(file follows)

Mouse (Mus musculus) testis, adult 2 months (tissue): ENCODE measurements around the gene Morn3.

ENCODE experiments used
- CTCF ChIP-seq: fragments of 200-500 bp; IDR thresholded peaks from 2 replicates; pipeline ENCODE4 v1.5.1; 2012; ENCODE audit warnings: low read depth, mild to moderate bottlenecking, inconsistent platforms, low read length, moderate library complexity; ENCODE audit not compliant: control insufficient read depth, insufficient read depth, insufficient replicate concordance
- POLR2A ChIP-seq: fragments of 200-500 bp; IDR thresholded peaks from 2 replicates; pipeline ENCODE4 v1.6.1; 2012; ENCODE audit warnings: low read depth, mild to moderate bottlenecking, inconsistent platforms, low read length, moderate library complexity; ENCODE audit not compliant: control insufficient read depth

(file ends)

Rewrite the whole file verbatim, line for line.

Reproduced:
Mouse (Mus musculus) testis, adult 2 months (tissue): ENCODE measurements around the gene Morn3.

ENCODE experiments used
- CTCF ChIP-seq: fragments of 200-500 bp; IDR thresholded peaks from 2 replicates; pipeline ENCODE4 v1.5.1; 2012; ENCODE audit warnings: low read depth, mild to moderate bottlenecking, inconsistent platforms, low read length, moderate library complexity; ENCODE audit not compliant: control insufficient read depth, insufficient read depth, insufficient replicate concordance
- POLR2A ChIP-seq: fragments of 200-500 bp; IDR thresholded peaks from 2 replicates; pipeline ENCODE4 v1.6.1; 2012; ENCODE audit warnings: low read depth, mild to moderate bottlenecking, inconsistent platforms, low read length, moderate library complexity; ENCODE audit not compliant: control insufficient read depth